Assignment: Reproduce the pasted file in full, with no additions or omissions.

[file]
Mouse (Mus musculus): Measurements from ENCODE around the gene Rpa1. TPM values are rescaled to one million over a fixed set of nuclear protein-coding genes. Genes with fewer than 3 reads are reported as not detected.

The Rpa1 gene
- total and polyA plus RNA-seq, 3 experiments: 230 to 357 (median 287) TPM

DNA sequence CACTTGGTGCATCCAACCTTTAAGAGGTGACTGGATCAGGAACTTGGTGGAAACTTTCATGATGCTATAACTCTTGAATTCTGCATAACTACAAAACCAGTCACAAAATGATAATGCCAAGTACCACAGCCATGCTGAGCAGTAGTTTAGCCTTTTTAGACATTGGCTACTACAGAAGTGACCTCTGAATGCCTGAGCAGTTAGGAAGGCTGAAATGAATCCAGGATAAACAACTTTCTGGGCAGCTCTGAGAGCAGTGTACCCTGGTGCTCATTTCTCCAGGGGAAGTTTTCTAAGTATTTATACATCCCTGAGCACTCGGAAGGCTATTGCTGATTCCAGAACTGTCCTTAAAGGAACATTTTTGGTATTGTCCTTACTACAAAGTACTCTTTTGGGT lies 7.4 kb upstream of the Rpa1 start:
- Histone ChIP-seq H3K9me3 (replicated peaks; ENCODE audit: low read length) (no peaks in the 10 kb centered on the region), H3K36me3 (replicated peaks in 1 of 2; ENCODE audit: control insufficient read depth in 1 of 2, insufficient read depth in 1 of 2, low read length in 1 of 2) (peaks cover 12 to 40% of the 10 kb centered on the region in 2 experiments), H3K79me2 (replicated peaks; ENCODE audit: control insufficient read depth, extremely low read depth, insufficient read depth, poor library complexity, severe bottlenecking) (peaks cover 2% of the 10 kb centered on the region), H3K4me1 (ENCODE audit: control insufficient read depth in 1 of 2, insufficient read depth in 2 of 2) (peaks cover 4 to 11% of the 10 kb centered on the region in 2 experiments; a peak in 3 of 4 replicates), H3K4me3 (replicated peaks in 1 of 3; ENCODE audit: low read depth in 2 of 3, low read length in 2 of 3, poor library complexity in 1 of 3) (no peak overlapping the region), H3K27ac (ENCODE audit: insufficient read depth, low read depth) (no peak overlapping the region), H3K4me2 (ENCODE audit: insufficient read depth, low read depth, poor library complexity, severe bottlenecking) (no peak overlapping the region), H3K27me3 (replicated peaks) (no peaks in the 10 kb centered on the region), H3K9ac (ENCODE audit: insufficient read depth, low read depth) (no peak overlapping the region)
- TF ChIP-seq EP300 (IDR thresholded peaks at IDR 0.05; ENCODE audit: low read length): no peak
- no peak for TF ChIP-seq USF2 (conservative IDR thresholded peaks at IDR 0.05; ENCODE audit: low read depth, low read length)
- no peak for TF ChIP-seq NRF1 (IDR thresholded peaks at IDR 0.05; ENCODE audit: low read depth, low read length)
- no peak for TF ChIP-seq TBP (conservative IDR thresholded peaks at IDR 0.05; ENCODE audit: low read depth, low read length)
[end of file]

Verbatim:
Mouse (Mus musculus): Measurements from ENCODE around the gene Rpa1. TPM values are rescaled to one million over a fixed set of nuclear protein-coding genes. Genes with fewer than 3 reads are reported as not detected.

The Rpa1 gene
- total and polyA plus RNA-seq, 3 experiments: 230 to 357 (median 287) TPM

DNA sequence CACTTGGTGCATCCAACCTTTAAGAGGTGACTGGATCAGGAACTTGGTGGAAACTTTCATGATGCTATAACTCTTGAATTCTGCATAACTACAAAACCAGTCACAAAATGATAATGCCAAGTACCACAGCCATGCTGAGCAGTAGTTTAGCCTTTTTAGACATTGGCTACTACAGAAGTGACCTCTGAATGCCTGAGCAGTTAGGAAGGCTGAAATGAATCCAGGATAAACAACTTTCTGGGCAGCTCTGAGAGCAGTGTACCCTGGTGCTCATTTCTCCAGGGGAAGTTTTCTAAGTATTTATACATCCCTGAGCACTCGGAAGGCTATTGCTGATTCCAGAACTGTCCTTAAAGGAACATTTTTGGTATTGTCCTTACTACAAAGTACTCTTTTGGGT lies 7.4 kb upstream of the Rpa1 start:
- Histone ChIP-seq H3K9me3 (replicated peaks; ENCODE audit: low read length) (no peaks in the 10 kb centered on the region), H3K36me3 (replicated peaks in 1 of 2; ENCODE audit: control insufficient read depth in 1 of 2, insufficient read depth in 1 of 2, low read length in 1 of 2) (peaks cover 12 to 40% of the 10 kb centered on the region in 2 experiments), H3K79me2 (replicated peaks; ENCODE audit: control insufficient read depth, extremely low read depth, insufficient read depth, poor library complexity, severe bottlenecking) (peaks cover 2% of the 10 kb centered on the region), H3K4me1 (ENCODE audit: control insufficient read depth in 1 of 2, insufficient read depth in 2 of 2) (peaks cover 4 to 11% of the 10 kb centered on the region in 2 experiments; a peak in 3 of 4 replicates), H3K4me3 (replicated peaks in 1 of 3; ENCODE audit: low read depth in 2 of 3, low read length in 2 of 3, poor library complexity in 1 of 3) (no peak overlapping the region), H3K27ac (ENCODE audit: insufficient read depth, low read depth) (no peak overlapping the region), H3K4me2 (ENCODE audit: insufficient read depth, low read depth, poor library complexity, severe bottlenecking) (no peak overlapping the region), H3K27me3 (replicated peaks) (no peaks in the 10 kb centered on the region), H3K9ac (ENCODE audit: insufficient read depth, low read depth) (no peak overlapping the region)
- TF ChIP-seq EP300 (IDR thresholded peaks at IDR 0.05; ENCODE audit: low read length): no peak
- no peak for TF ChIP-seq USF2 (conservative IDR thresholded peaks at IDR 0.05; ENCODE audit: low read depth, low read length)
- no peak for TF ChIP-seq NRF1 (IDR thresholded peaks at IDR 0.05; ENCODE audit: low read depth, low read length)
- no peak for TF ChIP-seq TBP (conservative IDR thresholded peaks at IDR 0.05; ENCODE audit: low read depth, low read length)